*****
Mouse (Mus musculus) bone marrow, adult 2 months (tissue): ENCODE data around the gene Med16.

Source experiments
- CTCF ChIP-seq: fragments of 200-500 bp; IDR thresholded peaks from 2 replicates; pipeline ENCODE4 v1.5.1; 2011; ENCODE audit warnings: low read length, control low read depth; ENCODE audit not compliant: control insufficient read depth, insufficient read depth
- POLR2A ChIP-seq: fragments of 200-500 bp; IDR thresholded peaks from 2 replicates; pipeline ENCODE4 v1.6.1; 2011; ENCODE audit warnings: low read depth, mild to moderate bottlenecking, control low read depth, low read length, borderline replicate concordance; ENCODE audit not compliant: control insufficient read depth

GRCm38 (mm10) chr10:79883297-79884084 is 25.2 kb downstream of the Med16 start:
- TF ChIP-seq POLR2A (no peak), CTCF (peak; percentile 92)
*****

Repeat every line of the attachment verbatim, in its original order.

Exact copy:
Mouse (Mus musculus) bone marrow, adult 2 months (tissue): ENCODE data around the gene Med16.

Source experiments
- CTCF ChIP-seq: fragments of 200-500 bp; IDR thresholded peaks from 2 replicates; pipeline ENCODE4 v1.5.1; 2011; ENCODE audit warnings: low read length, control low read depth; ENCODE audit not compliant: control insufficient read depth, insufficient read depth
- POLR2A ChIP-seq: fragments of 200-500 bp; IDR thresholded peaks from 2 replicates; pipeline ENCODE4 v1.6.1; 2011; ENCODE audit warnings: low read depth, mild to moderate bottlenecking, control low read depth, low read length, borderline replicate concordance; ENCODE audit not compliant: control insufficient read depth

GRCm38 (mm10) chr10:79883297-79884084 is 25.2 kb downstream of the Med16 start:
- TF ChIP-seq POLR2A (no peak), CTCF (peak; percentile 92)